By Ted Eschliman
December 30, 2012 - 2:30 pm
Some great musicians leave their mark in history by impressive superhuman ability and performance skills. Other important influencers leave a legacy of lucidity, an uncanny ability to explain, to make the complex simple and repeatable on a mortal level. Such is the case with Seattle area mandolinist/fiddler Peter Martin.
You've probably known him from his articles in Mandolin Magazine, and you may have had the good fortune of attending one of his west coast workshops or participated directly in a private Skype lesson. If you're in the latter camp, you'll agree that Pete's foremost gift to the mandolin world is clarity.
In his lessons you grasp systems, formulas easily repeatable, and simpler ways of getting more out of your own music, be it juicing up your chord patterns, introducing new scale vocabulary into your soloing, or just fitting the groove of a particular style better.
If you haven't already checked out the dozen downloadable books he has available on his Petimar Press website, we trust you'll do this before you get to the end of the interview. Titles like Jazz Chording for Mandolin, Easy Music Theory for Fiddle and Mandolin, and Bebop Scales for Mandolin and Violin, how can you go wrong?
Enjoy yourself as we pick Pete's brain how his great resources came to be.
— Ted Eschliman
Writer/Music Industry Consultant
Listen to Cotton Patch Rag on mandolin.
Ted Eschliman: Because of your writing for Mandolin Magazine and your participation on the Mandolin Cafe, many will think of you more of a mandolinist, however, you also play fiddle and guitar. What percentage of time would you say you devote to the mandolin vs. the other instruments, and how do you see this benefit your mandolin skills?
Pete Martin: I think the chord knowledge gained from the guitar and tenor has helped my mandolin playing. On the fiddle, the playing of the great Texan Benny Thomasson was a huge influence.
I only ever practice one instrument in one style. I do it for a number of years as this way I advance farther than if I tried to practice a lot of different styles and instruments.
Ted Eschliman: You're based out of the Pacific Northwest, Seattle specifically. How do you feel your opportunities in this region have shaped your skills?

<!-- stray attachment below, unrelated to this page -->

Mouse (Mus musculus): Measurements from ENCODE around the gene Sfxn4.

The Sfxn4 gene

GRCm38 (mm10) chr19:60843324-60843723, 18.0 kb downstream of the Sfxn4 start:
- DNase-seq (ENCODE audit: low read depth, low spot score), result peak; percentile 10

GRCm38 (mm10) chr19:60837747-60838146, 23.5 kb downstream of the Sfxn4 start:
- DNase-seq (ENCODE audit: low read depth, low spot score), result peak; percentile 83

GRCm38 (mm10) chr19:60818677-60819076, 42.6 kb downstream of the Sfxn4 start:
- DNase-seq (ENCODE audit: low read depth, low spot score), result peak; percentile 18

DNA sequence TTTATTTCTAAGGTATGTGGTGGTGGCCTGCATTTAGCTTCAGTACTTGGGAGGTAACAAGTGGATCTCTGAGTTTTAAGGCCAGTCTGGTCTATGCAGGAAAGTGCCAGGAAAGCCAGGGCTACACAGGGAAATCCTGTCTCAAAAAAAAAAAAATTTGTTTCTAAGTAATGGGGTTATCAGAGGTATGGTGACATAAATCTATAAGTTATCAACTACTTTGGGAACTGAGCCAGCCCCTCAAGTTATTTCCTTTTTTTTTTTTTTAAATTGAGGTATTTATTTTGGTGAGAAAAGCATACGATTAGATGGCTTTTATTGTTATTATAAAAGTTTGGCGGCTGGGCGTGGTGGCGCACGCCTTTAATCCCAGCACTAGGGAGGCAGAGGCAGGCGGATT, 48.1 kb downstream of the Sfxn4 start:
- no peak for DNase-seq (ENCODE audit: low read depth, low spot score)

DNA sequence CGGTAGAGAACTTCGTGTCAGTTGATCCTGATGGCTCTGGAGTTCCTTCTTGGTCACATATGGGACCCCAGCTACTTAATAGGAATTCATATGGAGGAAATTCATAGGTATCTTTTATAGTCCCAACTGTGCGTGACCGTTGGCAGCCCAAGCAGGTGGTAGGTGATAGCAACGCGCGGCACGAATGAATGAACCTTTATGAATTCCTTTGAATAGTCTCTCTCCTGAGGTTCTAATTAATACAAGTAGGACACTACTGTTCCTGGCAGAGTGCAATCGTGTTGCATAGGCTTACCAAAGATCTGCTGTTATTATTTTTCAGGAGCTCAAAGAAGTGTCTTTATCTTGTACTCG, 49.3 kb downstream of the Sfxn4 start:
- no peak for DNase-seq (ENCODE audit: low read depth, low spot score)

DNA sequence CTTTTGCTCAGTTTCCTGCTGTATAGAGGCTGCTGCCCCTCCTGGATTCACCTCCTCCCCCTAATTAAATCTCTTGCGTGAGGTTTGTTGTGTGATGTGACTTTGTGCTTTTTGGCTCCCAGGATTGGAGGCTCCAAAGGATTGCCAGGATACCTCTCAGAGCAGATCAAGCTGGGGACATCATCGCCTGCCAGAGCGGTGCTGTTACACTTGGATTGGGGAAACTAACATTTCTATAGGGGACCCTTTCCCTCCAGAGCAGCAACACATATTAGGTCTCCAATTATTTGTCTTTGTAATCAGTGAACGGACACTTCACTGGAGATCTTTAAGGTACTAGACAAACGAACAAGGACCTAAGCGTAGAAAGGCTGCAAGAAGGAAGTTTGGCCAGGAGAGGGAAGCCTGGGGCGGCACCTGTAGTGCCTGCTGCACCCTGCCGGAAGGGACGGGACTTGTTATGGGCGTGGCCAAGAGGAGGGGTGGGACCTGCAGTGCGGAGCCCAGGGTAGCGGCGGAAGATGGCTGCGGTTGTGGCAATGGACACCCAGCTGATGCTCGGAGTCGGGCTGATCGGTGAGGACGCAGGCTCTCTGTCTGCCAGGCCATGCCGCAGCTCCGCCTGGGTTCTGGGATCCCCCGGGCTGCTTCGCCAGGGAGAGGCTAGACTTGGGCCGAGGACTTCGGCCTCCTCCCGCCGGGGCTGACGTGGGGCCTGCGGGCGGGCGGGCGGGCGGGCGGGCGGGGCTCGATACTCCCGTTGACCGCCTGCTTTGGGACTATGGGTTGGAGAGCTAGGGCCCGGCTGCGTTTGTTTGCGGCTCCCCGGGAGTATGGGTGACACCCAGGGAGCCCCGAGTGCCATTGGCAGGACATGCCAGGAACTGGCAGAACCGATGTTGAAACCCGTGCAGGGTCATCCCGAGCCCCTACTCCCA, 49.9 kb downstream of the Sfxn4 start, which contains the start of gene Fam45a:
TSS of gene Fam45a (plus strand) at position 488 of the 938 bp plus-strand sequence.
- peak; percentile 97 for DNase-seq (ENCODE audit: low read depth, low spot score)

Pete Martin: The better musicians in this area tend to play a number of styles. I learned different styles to be able to play with them. Currently, I have a number of friends who are top notch Jazz guitar and bass players. It is very cool to know that know that many, as I get to play with each quite a bit!
Pete Martin playing Wes Montgomery's well known jazz standard 4 on 6 with recorded accompaniment.
Ted Eschliman: Who do you consider your influences, both in fret/fiddle and other instruments (and why)?
Pete Martin: On the fiddle, Benny and Kenny Baker. Just love the way that they would spin out a melody. On tenor guitar Benny's son Jerry Thomasson. Wonderful voicings and great timing. On guitar Joey McKenzie (of the Quebe Sisters Band) for the same reasons.
My mandolin heroes have always been Sam (Bush) and Bill (Monroe). I've learned hundreds of solos from each one. They just had that "it" factor.
For Jazz, Wes Montgomery and Clifford Brown. I also studied the chord voicings of pianists Bill Evans and Red Garland. Red had a swinging comping style like no one else. I have all his records.
Ted Eschliman: You are one of a handful of high profile mandolinists that have a deep knowledge and experience in jazz and swing. How do you see the mandolin developing in the jazz world, what are the instrument's strengths and weaknesses participating in this arena?
Pete Martin: My thoughts are the mandolin will probably be thought of as an "outside" instrument in Jazz. But Jazz history is full of recordings of less common instruments and ensembles. I personally find the sound of a single string (4 or 5) electric mandolin better fits a typical Jazz ensemble. If I am playing with a drummer, horn player, pianist, amplified upright bass, etc, I will almost always gig with my Mann EM4. I try to get a Wes type sound with it and it usually works well. Plus with an amp there is enough volume to compete. The acoustic gets overwhelmed.
If I am playing with string instruments: violin, acoustic guitar, upright bass, I always play my 1924 A2 mandolin. I personally prefer an oval hole sound as it is a lot less percussive in the flow of soloing notes and in comping. It fits the bop era sound better to my ears.